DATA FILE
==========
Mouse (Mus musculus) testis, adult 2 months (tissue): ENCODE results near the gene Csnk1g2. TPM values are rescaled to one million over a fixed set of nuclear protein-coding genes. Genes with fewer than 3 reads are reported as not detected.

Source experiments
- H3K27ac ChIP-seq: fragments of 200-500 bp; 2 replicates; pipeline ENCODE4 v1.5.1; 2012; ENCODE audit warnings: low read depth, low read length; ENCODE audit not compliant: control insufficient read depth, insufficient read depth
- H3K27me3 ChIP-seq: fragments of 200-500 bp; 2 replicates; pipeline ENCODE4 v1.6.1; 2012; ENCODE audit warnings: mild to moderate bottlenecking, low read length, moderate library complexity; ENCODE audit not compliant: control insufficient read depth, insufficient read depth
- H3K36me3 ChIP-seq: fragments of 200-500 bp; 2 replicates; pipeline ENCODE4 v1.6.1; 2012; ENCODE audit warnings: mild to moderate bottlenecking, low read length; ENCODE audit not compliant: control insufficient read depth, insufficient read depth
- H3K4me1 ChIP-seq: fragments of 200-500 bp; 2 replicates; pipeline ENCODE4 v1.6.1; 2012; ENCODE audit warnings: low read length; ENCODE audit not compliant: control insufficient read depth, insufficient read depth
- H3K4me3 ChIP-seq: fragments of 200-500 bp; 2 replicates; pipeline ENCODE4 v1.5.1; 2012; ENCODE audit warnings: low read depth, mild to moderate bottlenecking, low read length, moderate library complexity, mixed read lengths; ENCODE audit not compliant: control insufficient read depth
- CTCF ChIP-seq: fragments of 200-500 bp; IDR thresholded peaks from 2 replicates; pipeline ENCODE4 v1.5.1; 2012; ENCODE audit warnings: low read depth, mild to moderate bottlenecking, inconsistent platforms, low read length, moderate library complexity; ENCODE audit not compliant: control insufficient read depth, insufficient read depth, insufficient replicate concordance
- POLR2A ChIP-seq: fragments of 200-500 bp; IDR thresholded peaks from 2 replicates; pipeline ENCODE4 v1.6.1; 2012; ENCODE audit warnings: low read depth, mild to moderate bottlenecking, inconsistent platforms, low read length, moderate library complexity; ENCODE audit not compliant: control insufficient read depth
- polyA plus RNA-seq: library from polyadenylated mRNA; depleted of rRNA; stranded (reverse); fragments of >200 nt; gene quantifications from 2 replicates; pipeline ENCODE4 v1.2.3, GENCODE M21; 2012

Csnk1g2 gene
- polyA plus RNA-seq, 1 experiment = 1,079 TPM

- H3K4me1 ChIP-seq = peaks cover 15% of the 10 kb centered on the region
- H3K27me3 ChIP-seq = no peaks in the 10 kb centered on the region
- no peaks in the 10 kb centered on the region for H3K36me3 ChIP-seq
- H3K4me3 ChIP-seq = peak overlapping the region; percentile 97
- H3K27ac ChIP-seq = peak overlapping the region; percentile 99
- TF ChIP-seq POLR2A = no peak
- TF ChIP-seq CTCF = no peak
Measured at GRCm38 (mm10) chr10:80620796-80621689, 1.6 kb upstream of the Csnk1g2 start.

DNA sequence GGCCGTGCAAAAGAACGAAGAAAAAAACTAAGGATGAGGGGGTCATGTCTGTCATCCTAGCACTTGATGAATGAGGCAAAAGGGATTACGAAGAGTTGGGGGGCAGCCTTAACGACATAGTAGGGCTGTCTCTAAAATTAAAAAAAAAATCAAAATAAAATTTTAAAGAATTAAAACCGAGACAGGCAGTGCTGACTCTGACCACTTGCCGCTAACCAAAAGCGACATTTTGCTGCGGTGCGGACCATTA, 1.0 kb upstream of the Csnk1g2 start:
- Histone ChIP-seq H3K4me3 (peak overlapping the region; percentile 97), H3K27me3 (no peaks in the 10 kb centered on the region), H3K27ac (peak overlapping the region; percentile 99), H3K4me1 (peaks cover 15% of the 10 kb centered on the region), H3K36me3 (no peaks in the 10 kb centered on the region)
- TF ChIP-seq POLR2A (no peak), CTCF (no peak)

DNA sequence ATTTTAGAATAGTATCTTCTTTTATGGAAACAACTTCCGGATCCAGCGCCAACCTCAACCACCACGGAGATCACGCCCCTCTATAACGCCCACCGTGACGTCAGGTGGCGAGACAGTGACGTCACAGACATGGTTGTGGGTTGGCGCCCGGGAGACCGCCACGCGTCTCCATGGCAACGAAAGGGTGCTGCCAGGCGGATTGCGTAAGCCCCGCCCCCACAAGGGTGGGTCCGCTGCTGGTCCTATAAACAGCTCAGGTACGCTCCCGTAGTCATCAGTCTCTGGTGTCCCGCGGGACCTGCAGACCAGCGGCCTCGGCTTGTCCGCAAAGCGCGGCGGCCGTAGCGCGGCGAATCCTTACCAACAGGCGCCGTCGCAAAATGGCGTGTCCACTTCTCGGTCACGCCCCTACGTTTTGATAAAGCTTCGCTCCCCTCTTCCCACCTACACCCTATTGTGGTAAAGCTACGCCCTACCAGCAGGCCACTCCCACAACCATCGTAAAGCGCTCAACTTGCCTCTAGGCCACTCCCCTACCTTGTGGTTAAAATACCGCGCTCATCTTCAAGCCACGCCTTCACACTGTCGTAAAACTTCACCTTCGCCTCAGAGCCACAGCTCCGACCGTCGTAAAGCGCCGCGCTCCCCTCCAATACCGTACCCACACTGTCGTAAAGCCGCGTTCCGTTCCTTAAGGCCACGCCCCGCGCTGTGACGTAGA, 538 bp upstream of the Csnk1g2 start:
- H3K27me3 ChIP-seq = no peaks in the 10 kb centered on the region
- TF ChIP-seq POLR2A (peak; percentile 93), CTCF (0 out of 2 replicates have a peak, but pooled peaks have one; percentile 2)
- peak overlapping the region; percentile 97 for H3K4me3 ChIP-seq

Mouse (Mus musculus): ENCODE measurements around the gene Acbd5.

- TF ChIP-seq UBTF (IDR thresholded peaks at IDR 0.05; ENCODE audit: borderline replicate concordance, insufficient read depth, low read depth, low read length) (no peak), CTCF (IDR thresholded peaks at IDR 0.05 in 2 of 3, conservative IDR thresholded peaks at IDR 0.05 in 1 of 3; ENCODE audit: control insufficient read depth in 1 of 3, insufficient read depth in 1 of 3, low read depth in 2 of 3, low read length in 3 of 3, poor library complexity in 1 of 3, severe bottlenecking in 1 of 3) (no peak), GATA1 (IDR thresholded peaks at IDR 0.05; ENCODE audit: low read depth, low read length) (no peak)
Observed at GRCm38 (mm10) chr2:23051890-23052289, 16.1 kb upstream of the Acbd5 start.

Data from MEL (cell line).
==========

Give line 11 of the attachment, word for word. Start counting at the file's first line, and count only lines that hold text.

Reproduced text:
Csnk1g2 gene